Senior Feature: Myrthena Grater
- Susan Matheny
- Madras Pioneer - News
Myrthena Grater, now age 91, was born in Madras to homesteading parents Alfred and Agusta Martin on Nov. 13, 1911, and grew up on a ranch on Agency Plains.
As children, she and her two brothers and two sisters all were assigned chores as soon as they were old enough, fitted to their age and ability. "We were taught to work for the joy of a job well done. Money never entered the picture. There was no place to spend it anyway," she related.
They attended the Lyle Gap schoolhouse her father had help build, and later graduated from Madras Union High School. At age 16, Myrthena attended two years of teachers college in Monmouth, but because she wasn't quite 18 years old, her father had to sign her first teaching contract.
The first position of her 34-year teaching career was at Fairview School in Jefferson County. Next she taught seven students at Mud Springs School, then the Great Depression came along. She substituted at Donnybrook School, then was hired to teach all eight grades at Ashwood School. She boarded with Mrs. Grater in Ashwood and struck up a friendship with her son, Harold, who stayed with his mother part of the time while working in Ashwood. Subsequent teaching jobs took her to Hermiston, Boardman, Heppner and Bend.
In 1945, after World War II ended, she married her sweetheart Harold Grater, and they settled in Ashwood in 1947 and farmed for the next 30 years. She had intended to quit teaching after marrying, but since teachers were scarce in remote areas, she kept teaching, and finished a four-year degree at Monmouth. They had two children, Dorothy and Arnold, and later, when her husband developed a debilitating condition, she became the family's main bread winner.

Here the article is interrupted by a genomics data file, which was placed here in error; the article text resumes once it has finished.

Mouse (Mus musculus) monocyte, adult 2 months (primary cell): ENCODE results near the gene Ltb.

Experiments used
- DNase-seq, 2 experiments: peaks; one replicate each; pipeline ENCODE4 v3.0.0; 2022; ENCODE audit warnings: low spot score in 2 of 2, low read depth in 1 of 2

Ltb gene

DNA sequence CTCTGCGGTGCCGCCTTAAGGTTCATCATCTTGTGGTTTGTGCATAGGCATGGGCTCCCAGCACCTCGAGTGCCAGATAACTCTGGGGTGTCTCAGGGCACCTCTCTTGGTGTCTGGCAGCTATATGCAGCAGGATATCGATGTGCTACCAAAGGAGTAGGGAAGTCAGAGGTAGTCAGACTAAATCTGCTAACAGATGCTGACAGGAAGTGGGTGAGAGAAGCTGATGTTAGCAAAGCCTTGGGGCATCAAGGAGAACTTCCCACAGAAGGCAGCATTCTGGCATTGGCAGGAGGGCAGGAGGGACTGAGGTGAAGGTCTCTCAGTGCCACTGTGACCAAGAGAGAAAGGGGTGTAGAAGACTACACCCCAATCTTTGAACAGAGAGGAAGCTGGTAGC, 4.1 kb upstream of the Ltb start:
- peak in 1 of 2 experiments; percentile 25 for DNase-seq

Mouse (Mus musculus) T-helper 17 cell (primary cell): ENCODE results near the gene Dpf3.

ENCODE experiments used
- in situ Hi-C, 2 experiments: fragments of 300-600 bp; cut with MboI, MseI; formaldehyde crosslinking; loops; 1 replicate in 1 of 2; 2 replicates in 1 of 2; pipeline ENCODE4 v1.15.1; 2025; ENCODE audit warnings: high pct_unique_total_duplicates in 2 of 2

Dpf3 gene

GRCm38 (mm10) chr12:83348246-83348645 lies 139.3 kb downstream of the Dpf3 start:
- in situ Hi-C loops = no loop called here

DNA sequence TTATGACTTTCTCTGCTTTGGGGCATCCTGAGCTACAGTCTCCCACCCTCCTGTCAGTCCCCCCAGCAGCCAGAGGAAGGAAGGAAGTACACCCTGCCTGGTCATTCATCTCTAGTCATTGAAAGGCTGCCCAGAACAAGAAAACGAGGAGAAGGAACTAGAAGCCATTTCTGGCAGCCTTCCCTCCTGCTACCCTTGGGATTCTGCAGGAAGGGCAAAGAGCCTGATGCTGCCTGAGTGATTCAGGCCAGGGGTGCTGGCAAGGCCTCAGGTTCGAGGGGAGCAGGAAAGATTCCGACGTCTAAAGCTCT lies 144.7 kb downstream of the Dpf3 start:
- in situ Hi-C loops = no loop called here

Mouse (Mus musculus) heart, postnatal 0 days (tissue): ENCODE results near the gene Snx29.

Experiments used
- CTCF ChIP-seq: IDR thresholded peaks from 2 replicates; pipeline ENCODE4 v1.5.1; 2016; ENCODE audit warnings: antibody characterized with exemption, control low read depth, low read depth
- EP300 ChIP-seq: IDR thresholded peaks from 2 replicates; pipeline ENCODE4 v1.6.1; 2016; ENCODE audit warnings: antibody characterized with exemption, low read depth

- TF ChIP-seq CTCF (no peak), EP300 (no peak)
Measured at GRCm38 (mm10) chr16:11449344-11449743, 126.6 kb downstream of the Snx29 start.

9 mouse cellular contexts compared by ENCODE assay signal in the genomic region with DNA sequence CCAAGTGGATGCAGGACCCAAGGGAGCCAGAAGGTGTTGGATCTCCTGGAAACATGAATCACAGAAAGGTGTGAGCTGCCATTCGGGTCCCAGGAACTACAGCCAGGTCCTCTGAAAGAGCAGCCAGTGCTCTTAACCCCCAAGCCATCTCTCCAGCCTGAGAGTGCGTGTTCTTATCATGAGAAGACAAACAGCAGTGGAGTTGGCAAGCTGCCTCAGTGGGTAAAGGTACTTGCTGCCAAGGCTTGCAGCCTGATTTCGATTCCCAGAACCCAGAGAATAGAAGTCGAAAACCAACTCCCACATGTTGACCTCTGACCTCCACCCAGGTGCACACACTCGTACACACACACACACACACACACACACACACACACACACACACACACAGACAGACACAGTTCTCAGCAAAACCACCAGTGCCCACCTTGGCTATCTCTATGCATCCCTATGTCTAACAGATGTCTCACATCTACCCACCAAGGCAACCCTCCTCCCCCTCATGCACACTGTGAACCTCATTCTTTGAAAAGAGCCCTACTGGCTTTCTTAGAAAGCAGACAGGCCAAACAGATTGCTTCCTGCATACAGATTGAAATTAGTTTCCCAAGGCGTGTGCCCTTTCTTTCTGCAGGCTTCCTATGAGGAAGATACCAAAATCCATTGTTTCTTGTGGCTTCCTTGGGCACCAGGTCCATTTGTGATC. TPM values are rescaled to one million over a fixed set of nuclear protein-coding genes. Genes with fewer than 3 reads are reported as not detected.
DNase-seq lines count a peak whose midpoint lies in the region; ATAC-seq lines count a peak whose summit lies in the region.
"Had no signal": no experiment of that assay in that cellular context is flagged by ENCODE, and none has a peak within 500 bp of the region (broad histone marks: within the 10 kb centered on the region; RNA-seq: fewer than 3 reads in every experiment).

Myrthena taught six years in Wasco, and 10 at Warm Springs Elementary before retiring and often thinks of all the children she taught. "I loved them all. When I had them in class, they were MY children," she states.
She was able to be home with Harold for three years before he passed away in 1977 and called those years "our sunset honeymoon."
Since January 2002, Myrthena has been a tenant at Sherron's Family Care, located in Country View Estates on the hills overlooking Madras. These days she enjoys reading, working on crossword puzzles, writing letters to friends, and keeping up with events in the newspapers. Her son Arnold passed away in 2001, but her daughter Dorothy Fromong lives in Madras.
Each week Myrthena welcomes visits from a Madras Elementary class during Soup Day, when students bring her soup and listen to her tell stories of early-day Madras history. "They like to hear about what it was like when you were their age. They have the same problems as you did. They learn how to listen and sift out what they need to hear," she said of her storytelling sessions.
Reflecting over her years of teaching and knowing many people of different ethnic and religious backgrounds, Myrthena commented, "I'm grateful for all the differences in the United States of America and that we're not all pushed into the same pipe. Our differences are the spice of life."